A civil suit by Mr. Louima led last year to an $8.75 million settlement by the city, whose $7.125 million share was the largest ever in a brutality case, and the Patrolmen's Benevolent Association, which was accused of conspiring in a cover-up. It never admitted wrongdoing, but its $1.625 million share in the settlement was humbling: the first time a police union anywhere in the country had paid a brutality claim.

Ronald P. Fischetti, Mr. Schwarz's chief lawyer, expressed hope that his client would be freed on bail next week and said he was thrilled. "This is a great day for the Schwarz family and a great day for the institution of justice." He said he looked forward to a new trial before "a jury that will hear all the evidence in the case, which the first jury did not hear."

Mr. Worth, who represented Mr. Schwarz at the torture trial, said he was pleased with the decision. "Beyond that," he said, "I believe it would be inappropriate to comment as Chuck is still facing a new trial. But I certainly disagree with any suggestion that I did not act in his best interests."

Mr. Wiese, his voice giddy with relief, said: "I feel like I was reborn. I had just checked my lottery tickets. I lost, but now I guess I won. I'm still in shock." He said he had not decided whether to attempt a return to police work. He and Mr. Bruder have been out on bail pending the appeal. As for other work, he said, "It's hard to fill out an application when you're a convicted felon in the Louima case."

Mr. Wiese's lawyer, Joseph Tacopina, said: "Justice has been served. It was clearly the right decision." He expressed hope that the former officers could resume normal lives, and perhaps even return to the force. He said his client would seek to recover the police salary he had lost over the past two years. "He was only fired because of a crime he did not commit, so we will try to get that money back," he said.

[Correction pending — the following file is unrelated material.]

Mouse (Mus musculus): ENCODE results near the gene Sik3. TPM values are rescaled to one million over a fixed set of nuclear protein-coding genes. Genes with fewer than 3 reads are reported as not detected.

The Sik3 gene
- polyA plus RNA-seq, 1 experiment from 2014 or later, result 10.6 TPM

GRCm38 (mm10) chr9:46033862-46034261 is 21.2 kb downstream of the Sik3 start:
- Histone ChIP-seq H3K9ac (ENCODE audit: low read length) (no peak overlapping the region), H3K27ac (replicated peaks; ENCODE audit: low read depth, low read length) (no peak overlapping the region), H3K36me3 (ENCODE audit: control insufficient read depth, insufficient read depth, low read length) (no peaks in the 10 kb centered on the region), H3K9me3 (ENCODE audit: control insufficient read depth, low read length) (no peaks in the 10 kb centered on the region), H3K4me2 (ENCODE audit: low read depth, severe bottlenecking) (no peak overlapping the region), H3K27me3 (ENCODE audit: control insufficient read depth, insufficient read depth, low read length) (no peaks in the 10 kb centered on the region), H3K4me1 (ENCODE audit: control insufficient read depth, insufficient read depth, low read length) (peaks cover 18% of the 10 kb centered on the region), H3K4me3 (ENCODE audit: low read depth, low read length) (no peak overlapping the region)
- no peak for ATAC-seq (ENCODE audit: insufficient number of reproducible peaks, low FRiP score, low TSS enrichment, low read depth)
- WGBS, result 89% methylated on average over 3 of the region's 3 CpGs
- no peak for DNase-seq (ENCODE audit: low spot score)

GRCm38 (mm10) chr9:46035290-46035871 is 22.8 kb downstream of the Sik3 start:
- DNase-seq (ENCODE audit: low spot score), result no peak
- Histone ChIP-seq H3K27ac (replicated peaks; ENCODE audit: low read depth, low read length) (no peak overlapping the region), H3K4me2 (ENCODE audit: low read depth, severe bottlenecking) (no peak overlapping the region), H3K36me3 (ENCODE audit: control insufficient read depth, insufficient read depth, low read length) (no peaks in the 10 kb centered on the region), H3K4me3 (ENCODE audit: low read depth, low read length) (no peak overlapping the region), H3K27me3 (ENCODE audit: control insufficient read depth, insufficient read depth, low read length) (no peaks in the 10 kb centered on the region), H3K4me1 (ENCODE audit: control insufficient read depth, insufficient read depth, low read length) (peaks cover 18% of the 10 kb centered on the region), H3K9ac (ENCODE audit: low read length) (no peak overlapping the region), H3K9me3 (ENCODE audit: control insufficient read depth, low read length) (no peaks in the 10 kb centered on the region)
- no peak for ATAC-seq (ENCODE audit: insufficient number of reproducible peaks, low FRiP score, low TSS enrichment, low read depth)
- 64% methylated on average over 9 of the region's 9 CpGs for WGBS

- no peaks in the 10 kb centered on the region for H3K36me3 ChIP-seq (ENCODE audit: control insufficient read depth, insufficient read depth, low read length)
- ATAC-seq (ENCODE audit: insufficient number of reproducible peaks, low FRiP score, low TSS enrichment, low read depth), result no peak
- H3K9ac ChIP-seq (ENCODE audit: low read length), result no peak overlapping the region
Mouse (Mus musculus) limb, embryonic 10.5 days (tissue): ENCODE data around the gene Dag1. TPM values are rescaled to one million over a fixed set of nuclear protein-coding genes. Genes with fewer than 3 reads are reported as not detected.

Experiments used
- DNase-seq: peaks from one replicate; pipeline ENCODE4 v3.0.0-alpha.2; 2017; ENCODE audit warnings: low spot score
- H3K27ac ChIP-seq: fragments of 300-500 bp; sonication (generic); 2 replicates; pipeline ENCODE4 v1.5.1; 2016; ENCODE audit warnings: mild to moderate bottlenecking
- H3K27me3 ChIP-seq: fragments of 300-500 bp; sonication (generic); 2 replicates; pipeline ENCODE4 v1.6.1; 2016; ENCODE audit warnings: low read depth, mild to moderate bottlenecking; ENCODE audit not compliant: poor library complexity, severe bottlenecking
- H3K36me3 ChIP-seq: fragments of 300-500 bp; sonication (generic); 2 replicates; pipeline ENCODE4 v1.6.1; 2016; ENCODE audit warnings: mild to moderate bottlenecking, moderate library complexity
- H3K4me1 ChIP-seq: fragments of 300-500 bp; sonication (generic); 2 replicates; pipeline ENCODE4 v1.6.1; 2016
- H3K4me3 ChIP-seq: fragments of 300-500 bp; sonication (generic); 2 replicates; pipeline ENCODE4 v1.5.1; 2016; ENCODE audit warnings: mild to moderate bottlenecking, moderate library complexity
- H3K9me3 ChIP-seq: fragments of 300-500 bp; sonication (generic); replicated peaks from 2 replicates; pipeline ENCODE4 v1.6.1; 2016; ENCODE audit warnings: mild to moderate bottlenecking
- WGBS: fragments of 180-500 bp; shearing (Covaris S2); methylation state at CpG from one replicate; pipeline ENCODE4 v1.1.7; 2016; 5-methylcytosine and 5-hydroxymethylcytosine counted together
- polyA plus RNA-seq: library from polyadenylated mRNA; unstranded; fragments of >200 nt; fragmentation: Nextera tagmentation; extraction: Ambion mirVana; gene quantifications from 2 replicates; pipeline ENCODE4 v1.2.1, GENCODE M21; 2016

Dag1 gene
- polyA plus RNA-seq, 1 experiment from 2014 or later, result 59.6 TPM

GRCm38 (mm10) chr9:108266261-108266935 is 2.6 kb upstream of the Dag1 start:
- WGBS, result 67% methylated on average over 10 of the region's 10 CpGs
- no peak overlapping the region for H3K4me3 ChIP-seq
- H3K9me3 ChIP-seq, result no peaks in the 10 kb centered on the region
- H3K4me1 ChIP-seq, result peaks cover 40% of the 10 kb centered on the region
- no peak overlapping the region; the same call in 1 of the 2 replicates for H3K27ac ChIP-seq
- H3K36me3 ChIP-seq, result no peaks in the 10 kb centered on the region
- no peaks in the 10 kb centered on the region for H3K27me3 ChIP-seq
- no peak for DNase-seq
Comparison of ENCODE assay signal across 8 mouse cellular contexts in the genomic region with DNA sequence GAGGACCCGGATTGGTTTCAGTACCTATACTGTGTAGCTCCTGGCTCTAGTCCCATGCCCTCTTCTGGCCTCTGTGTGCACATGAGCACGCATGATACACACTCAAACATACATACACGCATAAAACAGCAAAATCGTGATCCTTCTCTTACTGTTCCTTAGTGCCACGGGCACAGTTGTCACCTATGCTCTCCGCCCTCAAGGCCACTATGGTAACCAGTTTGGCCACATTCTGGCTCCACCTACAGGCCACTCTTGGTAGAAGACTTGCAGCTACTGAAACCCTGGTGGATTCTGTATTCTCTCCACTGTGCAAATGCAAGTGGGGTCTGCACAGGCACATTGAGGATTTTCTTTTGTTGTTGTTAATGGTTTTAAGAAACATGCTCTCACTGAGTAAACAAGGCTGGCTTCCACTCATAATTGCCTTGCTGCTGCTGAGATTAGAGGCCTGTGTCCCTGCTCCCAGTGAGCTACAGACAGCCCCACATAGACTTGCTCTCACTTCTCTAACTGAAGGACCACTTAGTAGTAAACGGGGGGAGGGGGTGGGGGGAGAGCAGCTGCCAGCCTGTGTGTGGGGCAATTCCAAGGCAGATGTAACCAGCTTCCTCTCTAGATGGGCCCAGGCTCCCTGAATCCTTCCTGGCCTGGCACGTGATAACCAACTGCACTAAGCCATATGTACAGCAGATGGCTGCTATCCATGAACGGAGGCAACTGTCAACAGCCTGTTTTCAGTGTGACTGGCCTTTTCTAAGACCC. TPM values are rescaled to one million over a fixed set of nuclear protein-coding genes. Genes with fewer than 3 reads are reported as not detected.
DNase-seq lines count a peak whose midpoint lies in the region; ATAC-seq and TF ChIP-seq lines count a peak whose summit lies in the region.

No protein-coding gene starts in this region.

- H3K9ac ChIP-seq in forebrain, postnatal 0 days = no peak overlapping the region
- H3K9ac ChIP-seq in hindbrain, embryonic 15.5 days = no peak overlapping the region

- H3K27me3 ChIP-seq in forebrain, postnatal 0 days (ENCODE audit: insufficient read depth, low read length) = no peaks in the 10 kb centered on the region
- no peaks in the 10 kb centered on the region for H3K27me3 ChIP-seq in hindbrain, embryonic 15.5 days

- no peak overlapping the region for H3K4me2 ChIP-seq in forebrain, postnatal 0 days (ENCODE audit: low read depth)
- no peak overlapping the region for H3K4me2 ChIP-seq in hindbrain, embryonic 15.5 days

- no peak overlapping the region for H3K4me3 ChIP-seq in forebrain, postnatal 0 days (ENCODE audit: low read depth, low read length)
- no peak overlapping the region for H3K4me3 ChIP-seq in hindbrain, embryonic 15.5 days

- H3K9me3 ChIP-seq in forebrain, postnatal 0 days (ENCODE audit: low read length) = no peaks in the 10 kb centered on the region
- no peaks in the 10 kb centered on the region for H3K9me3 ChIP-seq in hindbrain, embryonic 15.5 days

Mr. Bruder's lawyer, Stuart London, called it "a sweet day when you can show the government was wrong and it was wrong from the beginning." He said that his client was entitled to have his job back. "My position is that he should be brought back immediately."

Mayor Bloomberg, in a City Hall statement, recalled that the Louima case had "shocked and disgraced our city" and said that the ruling was "a reminder that we need to do everything we can to prevent such incidents."

Mr. Giuliani, whose administration had been battered by the fatal police shootings of Amadou Diallo and Patrick Dorismond as well as the Louima case, had been quick to denounce the torture of Mr. Louima and he praised the verdict when Mr. Schwarz was convicted. Yesterday, through his spokeswoman, Sunny Mindel, he said only, "This matter is still before the courts where it will ultimately be resolved."

Alan Vinegard, the United States attorney for the Eastern District of New York who was chief prosecutor in the original case, said that his office was prepared to retry Mr. Schwarz. He also noted that the appeals court recognized abundant evidence that the three men had tried to "impede the investigations" of state and local authorities but had found insufficient evidence to justify convictions of conspiring to obstruct the federal grand jury.